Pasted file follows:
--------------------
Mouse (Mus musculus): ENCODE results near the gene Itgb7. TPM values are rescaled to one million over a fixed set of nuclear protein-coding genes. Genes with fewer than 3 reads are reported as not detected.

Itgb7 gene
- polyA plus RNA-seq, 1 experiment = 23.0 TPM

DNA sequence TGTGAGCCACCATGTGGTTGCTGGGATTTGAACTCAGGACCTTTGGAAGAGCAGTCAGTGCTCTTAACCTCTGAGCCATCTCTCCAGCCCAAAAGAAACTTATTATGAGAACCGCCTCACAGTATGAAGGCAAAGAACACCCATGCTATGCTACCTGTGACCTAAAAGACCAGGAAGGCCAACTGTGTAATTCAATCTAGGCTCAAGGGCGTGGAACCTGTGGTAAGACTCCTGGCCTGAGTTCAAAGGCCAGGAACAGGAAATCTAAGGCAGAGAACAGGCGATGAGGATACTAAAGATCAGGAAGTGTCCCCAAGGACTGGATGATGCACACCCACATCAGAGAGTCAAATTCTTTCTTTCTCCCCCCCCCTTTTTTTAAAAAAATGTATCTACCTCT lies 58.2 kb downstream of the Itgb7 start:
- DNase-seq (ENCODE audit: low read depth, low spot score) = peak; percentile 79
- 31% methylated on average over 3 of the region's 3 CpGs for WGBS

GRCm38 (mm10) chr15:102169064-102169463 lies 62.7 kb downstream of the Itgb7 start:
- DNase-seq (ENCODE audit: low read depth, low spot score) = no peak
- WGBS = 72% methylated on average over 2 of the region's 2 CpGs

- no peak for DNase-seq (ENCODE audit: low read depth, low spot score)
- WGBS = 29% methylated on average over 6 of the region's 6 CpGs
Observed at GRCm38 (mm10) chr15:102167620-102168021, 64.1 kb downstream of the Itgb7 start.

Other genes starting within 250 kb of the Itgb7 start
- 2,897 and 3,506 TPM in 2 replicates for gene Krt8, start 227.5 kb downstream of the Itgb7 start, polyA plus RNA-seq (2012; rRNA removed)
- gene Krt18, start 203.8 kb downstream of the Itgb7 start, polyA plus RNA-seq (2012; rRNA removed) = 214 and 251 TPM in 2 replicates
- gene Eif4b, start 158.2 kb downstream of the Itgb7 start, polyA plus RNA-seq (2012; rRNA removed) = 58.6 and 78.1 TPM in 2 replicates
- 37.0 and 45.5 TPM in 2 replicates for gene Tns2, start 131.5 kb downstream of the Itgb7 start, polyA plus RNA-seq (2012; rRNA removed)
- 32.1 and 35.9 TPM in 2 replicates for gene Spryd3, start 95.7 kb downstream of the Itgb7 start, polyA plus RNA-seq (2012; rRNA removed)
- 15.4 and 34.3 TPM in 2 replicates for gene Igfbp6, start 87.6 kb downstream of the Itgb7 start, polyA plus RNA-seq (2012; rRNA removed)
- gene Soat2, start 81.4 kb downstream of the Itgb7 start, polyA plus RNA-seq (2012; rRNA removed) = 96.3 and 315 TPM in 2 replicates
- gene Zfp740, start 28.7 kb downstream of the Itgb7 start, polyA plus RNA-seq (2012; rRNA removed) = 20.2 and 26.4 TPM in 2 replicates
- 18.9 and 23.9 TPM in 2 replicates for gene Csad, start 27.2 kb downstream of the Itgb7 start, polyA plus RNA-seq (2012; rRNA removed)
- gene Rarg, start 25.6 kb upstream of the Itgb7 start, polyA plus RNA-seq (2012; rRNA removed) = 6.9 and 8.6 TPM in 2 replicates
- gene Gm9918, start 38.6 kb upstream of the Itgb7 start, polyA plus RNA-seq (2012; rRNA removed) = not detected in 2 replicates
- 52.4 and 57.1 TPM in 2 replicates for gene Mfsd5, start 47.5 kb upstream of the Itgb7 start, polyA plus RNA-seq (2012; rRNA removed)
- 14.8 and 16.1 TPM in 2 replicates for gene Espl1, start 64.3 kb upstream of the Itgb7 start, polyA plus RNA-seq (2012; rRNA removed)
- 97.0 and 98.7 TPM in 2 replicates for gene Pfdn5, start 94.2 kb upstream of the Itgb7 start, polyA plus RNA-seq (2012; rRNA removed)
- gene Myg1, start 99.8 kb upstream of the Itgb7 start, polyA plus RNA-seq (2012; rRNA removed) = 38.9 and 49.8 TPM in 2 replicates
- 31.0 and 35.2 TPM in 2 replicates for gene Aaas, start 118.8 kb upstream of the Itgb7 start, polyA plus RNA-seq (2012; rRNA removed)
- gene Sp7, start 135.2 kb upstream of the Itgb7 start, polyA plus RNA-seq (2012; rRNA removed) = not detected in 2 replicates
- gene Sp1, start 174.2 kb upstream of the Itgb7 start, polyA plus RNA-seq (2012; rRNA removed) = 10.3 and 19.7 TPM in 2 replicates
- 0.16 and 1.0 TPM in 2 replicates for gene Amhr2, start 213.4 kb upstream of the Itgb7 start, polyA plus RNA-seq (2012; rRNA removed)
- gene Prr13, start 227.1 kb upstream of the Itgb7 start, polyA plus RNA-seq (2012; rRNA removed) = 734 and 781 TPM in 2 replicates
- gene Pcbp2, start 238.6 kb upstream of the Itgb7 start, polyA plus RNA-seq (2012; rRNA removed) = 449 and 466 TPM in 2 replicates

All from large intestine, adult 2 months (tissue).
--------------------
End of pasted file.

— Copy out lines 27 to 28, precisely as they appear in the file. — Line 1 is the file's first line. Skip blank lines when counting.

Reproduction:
- 97.0 and 98.7 TPM in 2 replicates for gene Pfdn5, start 94.2 kb upstream of the Itgb7 start, polyA plus RNA-seq (2012; rRNA removed)
- gene Myg1, start 99.8 kb upstream of the Itgb7 start, polyA plus RNA-seq (2012; rRNA removed) = 38.9 and 49.8 TPM in 2 replicates